The Mae West Lips Sofa (1937) is a surrealist sofa by Salvador Dalí. The wood-and-satin sofa was shaped after the lips of actress Mae West, whom Dalí apparently found fascinating. It measures 86.5 x 183 x 81.5 cm (34 x 72 x 32 in).
Edward James, a rich British patron of the Surrealists in the 1930s, commissioned this piece from Dalí.
The design was conceived in 1936 when Dali was in London for the International Surrealist Exhibition. Experiencing some financial difficulties, he signed an agreement with James whereby he would receive a wage in exchange for his total output for a year. The two also set about creating designs for surreal furniture. James was, at that time, redecorating Monkton House, a Lutyens dower house on his family's West Dean estate in Sussex, which he transformed into a mauve-walled extravaganza of surreal fantasy.
The lip sofa relates to Dali's paintings and drawings that were inspired by the Hollywood actress, Mae West. Face of Mae West, for instance, depicts her features as objects in a surrealist room, with her eyes as paintings, her nose as a fireplace and her lips as a sofa. Production took place in 1938, with James closely involved, choosing the fabrics and colours.
Only five sofas are known to have been made and he kept them all. Three are still owned by the Edward James Foundation in West Dean, and two were sold shortly before James's death in 1984. The Brighton Art Gallery and Museum bought one, while the other, which is to be sold by Christie's on Wednesday, was acquired by a private collector.
- The Lips Sofa was obviously inspired by Mae West designed from the inspiration of Dali’s paintings and drawings of the actress.
- Edward James, the wealthy and eccentric poet and collector, together with Salvador Dali, produced the “Mae West” lip sofa, one of the 20th century’s most sensuous and iconic pieces of furniture. In 1936 Dali was in London for the International Surrealist Exhibition and it was then he conceived the idea for the Sofas. Dali like many artists experienced financial difficulties and hence he actually signed an agreement with Edward to exchange a years output for a wage. James with his considerable family wealth became a great benefactor to the arts and crafts movement and was a creative soul himself.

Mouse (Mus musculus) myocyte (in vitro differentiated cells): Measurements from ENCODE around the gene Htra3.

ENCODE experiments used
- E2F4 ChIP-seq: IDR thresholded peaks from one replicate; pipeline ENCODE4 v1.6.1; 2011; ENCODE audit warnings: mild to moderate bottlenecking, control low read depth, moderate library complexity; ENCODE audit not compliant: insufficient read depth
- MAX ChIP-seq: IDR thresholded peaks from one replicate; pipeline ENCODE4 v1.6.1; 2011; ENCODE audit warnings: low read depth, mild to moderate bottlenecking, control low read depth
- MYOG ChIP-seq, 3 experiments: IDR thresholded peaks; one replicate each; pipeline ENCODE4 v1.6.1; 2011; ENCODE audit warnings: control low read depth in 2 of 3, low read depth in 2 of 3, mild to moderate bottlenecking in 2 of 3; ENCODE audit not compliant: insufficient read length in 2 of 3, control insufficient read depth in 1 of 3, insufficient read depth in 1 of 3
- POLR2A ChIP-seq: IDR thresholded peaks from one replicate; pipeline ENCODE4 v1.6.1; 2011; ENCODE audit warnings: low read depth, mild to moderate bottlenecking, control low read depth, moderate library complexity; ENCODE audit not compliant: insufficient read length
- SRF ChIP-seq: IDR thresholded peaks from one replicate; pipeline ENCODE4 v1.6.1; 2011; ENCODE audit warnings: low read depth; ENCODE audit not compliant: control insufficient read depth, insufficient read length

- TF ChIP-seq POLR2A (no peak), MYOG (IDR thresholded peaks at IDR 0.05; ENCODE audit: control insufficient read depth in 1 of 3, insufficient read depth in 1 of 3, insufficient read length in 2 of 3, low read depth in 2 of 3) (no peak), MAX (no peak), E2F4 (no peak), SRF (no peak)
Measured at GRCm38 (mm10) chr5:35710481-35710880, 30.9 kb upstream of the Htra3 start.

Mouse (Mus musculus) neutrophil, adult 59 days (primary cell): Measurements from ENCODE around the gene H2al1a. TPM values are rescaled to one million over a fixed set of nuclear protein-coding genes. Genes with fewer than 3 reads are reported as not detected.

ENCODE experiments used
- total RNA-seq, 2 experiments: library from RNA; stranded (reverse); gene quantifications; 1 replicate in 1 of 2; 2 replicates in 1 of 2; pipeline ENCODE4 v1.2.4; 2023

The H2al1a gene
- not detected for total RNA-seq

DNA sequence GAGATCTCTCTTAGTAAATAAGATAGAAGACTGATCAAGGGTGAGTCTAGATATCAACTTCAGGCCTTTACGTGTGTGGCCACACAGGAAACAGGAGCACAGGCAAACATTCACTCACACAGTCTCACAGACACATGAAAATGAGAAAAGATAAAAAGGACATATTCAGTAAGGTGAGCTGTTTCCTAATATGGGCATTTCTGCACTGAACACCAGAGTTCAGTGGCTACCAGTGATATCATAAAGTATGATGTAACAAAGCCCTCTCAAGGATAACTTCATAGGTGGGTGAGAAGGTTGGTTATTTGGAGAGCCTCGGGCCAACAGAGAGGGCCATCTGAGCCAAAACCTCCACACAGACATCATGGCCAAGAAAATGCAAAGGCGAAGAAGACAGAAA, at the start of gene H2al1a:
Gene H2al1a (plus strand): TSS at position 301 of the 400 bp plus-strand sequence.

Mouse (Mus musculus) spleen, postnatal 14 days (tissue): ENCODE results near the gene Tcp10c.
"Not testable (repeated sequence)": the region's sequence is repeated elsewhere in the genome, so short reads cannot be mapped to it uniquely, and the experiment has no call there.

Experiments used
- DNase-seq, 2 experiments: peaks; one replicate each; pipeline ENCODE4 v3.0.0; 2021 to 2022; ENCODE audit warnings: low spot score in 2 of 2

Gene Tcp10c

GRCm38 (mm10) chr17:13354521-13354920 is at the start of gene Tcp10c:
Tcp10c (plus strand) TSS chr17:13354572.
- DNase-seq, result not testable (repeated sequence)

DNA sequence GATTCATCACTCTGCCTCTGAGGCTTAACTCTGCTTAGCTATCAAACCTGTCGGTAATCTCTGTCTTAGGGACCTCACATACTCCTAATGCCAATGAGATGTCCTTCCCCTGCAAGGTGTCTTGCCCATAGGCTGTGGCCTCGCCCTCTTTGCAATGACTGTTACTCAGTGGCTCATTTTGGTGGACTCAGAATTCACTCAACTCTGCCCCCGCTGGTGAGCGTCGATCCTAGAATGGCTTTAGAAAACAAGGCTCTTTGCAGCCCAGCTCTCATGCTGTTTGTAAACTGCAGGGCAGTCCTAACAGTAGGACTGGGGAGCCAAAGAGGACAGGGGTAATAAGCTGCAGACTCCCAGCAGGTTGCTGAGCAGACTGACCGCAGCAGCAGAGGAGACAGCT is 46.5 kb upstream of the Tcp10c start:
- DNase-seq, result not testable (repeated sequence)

- Production of the Sofa took place in 1938 with James deeply involved in specifying and choosing the fabrics and colours. This resonated with his passion and interest which survives to this day post the world war he witnessed in the Henry James Foundation and West Dean College, a charitable foundation for ensuring the survival of the skills and artisan trades which he feared might be erradicated and wiped out by the outcome of the war.
- The two extreme individuals set about designing a series of pieces of surreal furniture, and hence the connection to Monkton House a Lutyens (the architect) designed Dower House on the Jame’s family estate in West Dean in West Susex. Bizarrely this English country house was transformed into a mauve-walled extravaganza of surreal fantasy.
- Possibly such a creative relationship was less than likely to yield a profitable ongoing concern, just 5 sofas were produced, with 3 remaining in the ownership of the Henry Foundation. What an intriguing connection to art history in the 20th century!